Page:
(c) 2013 John Treadway / CloudBzz / TechBzz Media, LLC. All rights reserved. This post originally appeared at You can follow me on Twitter @CloudBzz.

The End of Private Cloud – 5 Stages of Loss and Grief

It’s not today, or tomorrow, but sometime in the not too distant future the bulk of the on-premise private cloud market is going to shrivel into a little raisin and die. A very small number of very large companies will operate private clouds that will be, by an large, poor substitutes for the services available in public clouds. However, they will be good enough for these companies for some percentage of their workloads.

I have seen dozens of private cloud efforts by many large customers. Most are pretty weak shells of a cloud, not coming close to the economics or capabilities of even 2nd or 3rd tier public clouds. Comparing them to AWS, Azure or Google is like comparing my art work to a Picasso or Rembrandt. The only similarity is that I can still call mine art even if it’s atrocious. I can still call your cloud a cloud too – even if it’s expensive, inelastic, and lacking anything but the most basic of features. Some will be reasonable, but in the long run it’s a game you cannot win.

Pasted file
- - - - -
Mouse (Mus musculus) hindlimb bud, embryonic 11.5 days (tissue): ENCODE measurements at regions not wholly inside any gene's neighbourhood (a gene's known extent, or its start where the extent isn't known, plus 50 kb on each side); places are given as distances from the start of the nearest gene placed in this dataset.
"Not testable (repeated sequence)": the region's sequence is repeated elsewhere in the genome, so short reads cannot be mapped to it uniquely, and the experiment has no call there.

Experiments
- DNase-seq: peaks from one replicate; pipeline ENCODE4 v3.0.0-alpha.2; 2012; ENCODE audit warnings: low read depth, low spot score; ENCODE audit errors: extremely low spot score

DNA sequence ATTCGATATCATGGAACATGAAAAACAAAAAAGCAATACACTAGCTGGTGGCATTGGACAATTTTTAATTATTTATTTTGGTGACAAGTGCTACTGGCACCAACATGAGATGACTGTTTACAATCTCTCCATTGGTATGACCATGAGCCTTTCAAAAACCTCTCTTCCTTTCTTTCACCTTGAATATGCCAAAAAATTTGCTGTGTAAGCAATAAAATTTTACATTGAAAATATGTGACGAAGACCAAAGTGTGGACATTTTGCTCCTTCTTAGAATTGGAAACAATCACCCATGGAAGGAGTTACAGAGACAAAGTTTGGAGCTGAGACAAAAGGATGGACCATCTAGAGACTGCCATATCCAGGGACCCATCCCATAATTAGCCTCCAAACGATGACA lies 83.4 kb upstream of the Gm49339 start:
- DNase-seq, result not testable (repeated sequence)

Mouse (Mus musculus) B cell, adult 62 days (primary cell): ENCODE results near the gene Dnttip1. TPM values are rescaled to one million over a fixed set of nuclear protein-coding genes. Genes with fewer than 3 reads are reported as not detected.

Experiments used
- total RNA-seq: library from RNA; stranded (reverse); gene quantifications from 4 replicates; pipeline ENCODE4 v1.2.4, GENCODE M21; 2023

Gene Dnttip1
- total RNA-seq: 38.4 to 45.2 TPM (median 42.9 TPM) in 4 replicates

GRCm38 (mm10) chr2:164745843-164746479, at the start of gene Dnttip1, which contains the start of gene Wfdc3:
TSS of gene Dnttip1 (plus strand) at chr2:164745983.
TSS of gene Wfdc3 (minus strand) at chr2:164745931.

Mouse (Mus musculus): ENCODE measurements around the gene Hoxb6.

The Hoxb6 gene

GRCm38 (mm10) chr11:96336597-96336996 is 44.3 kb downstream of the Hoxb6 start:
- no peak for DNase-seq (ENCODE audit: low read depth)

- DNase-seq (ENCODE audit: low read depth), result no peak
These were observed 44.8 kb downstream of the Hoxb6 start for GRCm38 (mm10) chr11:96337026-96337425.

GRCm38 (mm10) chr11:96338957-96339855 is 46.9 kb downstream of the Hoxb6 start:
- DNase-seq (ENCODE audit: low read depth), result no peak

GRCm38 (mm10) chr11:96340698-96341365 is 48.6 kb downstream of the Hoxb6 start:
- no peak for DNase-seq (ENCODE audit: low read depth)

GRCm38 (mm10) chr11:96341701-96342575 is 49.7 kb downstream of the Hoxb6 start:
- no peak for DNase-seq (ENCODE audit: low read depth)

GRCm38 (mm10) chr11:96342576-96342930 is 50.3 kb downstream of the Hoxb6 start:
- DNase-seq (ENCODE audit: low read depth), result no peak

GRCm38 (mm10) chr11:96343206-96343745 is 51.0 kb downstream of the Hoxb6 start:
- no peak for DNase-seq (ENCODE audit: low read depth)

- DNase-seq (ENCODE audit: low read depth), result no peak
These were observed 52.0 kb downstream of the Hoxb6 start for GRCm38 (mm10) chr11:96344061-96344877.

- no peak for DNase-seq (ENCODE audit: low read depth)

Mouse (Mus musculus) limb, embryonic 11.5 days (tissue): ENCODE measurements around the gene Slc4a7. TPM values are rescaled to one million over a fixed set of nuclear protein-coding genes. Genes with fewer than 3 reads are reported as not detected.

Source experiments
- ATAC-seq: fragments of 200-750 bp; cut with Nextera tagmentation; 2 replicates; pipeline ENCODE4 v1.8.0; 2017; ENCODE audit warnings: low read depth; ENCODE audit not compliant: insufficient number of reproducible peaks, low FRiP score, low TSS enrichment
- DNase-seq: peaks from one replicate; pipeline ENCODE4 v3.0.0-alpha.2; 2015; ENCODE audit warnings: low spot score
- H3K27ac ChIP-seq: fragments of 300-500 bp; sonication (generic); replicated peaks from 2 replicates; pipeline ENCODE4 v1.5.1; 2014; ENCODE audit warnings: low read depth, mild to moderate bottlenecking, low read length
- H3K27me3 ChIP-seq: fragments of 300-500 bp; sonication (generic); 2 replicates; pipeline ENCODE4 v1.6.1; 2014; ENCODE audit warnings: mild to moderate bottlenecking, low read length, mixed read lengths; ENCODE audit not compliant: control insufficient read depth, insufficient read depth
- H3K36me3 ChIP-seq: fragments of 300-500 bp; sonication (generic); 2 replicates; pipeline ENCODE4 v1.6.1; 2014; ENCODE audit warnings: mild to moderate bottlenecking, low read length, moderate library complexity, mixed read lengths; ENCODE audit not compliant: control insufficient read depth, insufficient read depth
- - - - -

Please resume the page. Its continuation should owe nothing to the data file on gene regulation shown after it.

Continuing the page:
No matter how good you think you are, you’ll never have the resources, skills or need to be as good as Amazon. AWS deploys enough computing capacity every day to run when it was a $7B online retailer. How many servers will you rack and stack today? How many petabytes of storage will you deploy this weekend? How many features did you update this year (Hint – in just the first half of November, Amazon announced 27 enhancements, features or entirely new services!!!!).

In her seminal work, “On Death and Dying,” Elisabeth Kübler-Ross articulated the 5 Stages of Loss and Grief. I think it’s time to look at this for private clouds.

1. Denial and Isolation

Most large company IT organizations are in severe denial about that is going on in the public cloud market today. They think that if only they get their vCloud or OpenStack cloud up and running they can be just like Amazon. Or perhaps they still cling to the total fantasy that their internal data centers are somehow more secure than Amazon’s or Microsoft’s – companies that spend more money on InfoSec per day than most enterprises will invest over the next 5 years. The denial comes from a fear of change, fear of loss of position and career, or just ignorance. By the way – denial is a guaranty that the risk is real. Those who see the future have already shifted their careers to ride the wave instead of being destroyed by it.